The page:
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The Gar Fish

Gar Fish likely get their name for the Old English word gar, meaning “spear,” and one look will tell you why. Their elongated bodies and jaws are reminiscent of arrows, and are quite a sight to be seen darting through the water while hunting in the shallow and weedy areas of rivers and creeks, often congregating in small groups. Today they can be found in fresh, brackish, and occasionally marine, waters of eastern North America. But the water isn’t the only place you’ll see these remarkable fish. Gar have vascularised swim bladders which can function as lungs, and thus some gars can surface periodically to take a gulp of air, doing so more frequently in stagnant or warm water when the concentration of oxygen in the water is low.  You may also see gar surface in fast moving rapids.  Such adaptations have helped gar remain viable since the Mesozoic period, living through conditions that would kill most other fish.

Cedar Wax Wing

A far more socialable bird than the Red Shouldered Hawk, the Cedar waxwing is a silky, shiny collection of brown, gray, and lemon-yellow, accented with a subdued crest, rakish black mask, and brilliant-red wax droplets on the wing feathers. It is a medium-sized, sleek bird with a large head, short neck, and wide bill. Their wings are broad and pointed and their tail is fairly short and square-tipped.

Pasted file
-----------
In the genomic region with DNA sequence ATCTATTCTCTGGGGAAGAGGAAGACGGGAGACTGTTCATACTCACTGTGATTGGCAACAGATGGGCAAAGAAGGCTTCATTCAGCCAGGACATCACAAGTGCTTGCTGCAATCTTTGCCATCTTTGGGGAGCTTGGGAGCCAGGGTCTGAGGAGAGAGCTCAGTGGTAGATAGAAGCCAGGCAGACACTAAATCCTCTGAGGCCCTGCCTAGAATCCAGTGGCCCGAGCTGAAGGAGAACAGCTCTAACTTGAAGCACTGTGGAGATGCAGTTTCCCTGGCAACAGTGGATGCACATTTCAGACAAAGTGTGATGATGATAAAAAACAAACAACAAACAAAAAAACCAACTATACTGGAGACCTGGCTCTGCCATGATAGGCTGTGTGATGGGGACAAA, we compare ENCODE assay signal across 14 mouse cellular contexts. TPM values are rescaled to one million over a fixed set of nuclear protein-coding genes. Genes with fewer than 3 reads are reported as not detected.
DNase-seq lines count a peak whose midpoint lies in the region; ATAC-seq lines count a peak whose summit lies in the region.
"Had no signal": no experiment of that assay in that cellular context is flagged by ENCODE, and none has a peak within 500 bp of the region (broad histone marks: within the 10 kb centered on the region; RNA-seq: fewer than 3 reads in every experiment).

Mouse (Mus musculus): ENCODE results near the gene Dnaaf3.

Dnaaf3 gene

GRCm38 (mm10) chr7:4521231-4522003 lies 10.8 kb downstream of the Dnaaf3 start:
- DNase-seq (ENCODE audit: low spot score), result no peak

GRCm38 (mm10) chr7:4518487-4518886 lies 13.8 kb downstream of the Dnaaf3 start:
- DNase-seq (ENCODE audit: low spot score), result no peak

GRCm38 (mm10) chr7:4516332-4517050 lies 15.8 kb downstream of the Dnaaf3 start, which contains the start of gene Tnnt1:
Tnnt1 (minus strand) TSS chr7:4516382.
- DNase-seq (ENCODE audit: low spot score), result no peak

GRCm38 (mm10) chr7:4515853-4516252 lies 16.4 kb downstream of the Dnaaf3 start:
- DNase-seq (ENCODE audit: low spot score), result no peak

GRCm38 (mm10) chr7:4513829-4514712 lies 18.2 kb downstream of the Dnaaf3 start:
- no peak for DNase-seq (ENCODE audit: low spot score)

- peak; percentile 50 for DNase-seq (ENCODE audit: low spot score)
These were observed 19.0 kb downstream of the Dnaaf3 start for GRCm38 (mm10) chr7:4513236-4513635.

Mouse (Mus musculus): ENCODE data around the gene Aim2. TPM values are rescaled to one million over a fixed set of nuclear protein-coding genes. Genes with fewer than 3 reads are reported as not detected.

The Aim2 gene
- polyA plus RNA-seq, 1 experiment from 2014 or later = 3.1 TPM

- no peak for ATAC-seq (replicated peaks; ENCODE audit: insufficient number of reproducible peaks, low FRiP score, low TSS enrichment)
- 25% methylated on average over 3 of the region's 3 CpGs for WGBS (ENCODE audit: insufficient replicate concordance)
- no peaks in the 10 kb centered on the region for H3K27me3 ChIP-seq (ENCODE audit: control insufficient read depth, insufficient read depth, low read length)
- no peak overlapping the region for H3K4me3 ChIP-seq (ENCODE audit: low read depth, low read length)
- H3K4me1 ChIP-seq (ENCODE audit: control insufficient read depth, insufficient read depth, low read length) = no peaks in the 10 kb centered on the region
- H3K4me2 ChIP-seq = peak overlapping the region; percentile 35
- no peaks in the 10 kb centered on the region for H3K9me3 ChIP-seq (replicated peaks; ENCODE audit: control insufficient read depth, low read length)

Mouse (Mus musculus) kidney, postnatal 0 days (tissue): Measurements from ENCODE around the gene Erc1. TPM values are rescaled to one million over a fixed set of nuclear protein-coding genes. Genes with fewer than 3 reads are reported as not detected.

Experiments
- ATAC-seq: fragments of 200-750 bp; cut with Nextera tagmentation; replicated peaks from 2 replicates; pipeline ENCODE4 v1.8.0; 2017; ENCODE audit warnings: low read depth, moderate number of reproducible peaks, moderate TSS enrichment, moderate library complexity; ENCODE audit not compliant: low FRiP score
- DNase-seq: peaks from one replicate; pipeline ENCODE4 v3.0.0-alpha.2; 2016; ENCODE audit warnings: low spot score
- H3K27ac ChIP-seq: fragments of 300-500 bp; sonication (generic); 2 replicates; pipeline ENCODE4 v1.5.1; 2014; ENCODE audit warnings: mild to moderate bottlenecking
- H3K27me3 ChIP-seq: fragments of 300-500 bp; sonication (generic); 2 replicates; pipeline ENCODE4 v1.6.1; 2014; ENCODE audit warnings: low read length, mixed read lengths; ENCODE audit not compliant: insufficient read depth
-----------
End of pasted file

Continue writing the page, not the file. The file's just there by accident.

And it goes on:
You are likely to see Cedar Waxwings year-round, but in the fall you might see them by the hundreds, filling the air with high, thin, irregular “sreee” notes. They nest late usually between June and September, so young can feed on emerging berries. And you might find such nests in backyards, parks, and open woodlands.


Saved from the brink of manmade extinction, the American alligator now thrives in its native habitat: the swamps and wetlands of the southeastern United States. State and federal protections, habitat preservation efforts, and reduced demand for alligator products have improved the species' wild population to more than one million and growing today. The species is likely more than 150 million years old, managing to avoid natural extinction 65 million years ago when their prehistoric contemporaries, the dinosaurs, died off.

Heavy and ungainly out of water, these reptiles are supremely well adapted swimmers. Males average 10 to 15 feet in length and can weigh 1,000 pounds. Females grow to a maximum of about 9.8 feet. Adult alligators are apex predators critical to the biodiversity of their habitat. They feed mainly on fish, turtles, snakes, and small mammals. However, they are opportunists, and a hungry gator will eat just about anything, including carrion, pets and, in rare instances, humans.

Red Shouldered Hawk

It will be hard to take your eyes off the beautiful shoreline while paddling in our waters, but do so and you will not be sorry. For soaring overhead are the colorful Red Shouldered Hawks. If you spot one you will see the dark-and-white checkered wings and warm reddish barring across the breast. Their tails are black with narrow white bands, and the wingtips show narrow, pale crescents while in flight.

These medium-sized hunters soar over forests or perch on tree branches while looking for small mammals, amphibians, and reptiles. While flying these hawks will often glide or soar with their wingtips pushed slightly forward, imparting a distinctive, “reaching” posture. If you do not see the Red Shoulder Hawk you might still hear one, as they have a distinctive whistle described as “kee-rah.”

For more information on all the flora and fauna you might see and hear on our waters, please visit the following websites: